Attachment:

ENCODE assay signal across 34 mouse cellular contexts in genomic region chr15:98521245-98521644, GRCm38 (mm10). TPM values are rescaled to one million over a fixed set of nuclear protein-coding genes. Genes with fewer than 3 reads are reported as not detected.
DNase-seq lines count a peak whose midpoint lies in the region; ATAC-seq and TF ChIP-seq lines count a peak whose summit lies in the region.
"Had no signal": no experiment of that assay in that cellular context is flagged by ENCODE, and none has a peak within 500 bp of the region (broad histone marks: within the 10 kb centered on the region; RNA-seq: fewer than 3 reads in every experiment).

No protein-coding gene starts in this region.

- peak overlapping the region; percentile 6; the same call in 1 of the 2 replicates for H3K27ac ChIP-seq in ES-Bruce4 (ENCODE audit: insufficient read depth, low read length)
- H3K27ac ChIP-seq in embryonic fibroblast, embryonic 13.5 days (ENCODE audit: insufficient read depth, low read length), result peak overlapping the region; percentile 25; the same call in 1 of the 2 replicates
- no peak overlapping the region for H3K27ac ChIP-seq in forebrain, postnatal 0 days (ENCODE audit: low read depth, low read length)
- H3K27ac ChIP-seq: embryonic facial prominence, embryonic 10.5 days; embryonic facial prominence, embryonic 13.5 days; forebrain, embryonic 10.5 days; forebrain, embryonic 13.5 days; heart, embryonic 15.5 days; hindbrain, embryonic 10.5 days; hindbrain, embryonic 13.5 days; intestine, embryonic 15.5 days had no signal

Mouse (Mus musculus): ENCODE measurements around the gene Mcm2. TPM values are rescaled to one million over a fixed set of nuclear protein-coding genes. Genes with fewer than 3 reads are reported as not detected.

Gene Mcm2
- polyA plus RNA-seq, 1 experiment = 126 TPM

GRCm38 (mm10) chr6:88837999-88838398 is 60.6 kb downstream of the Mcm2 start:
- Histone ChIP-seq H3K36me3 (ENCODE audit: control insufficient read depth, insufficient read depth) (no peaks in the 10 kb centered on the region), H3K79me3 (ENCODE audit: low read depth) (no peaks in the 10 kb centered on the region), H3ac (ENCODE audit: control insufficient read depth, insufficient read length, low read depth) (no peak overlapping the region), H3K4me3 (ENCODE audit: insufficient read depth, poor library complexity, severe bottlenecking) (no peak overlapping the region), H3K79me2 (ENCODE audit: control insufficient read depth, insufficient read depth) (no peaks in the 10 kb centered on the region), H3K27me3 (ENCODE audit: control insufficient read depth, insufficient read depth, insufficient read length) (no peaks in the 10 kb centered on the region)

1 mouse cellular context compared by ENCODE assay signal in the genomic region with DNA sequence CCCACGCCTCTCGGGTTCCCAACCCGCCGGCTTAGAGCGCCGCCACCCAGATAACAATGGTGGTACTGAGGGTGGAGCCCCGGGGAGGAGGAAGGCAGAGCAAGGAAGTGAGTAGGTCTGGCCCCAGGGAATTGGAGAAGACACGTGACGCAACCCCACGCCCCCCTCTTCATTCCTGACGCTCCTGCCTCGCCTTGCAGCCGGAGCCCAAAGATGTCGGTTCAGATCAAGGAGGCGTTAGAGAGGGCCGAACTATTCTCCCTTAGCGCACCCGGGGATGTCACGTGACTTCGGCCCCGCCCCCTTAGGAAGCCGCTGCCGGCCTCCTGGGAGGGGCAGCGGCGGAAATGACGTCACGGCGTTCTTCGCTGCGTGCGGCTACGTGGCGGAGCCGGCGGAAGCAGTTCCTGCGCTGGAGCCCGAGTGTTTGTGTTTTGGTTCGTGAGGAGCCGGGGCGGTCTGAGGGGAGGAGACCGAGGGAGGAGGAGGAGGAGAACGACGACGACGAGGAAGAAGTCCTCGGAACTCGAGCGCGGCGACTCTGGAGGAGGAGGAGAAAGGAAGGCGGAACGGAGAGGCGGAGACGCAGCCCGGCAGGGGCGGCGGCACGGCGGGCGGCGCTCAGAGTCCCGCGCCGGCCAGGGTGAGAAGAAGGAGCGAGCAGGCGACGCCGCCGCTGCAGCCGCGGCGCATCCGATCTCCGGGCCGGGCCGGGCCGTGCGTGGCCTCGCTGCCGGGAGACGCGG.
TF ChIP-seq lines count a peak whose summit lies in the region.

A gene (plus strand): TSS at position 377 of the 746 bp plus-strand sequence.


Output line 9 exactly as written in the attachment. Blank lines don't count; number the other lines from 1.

Mouse (Mus musculus): ENCODE measurements around the gene Mcm2. TPM values are rescaled to one million over a fixed set of nuclear protein-coding genes. Genes with fewer than 3 reads are reported as not detected.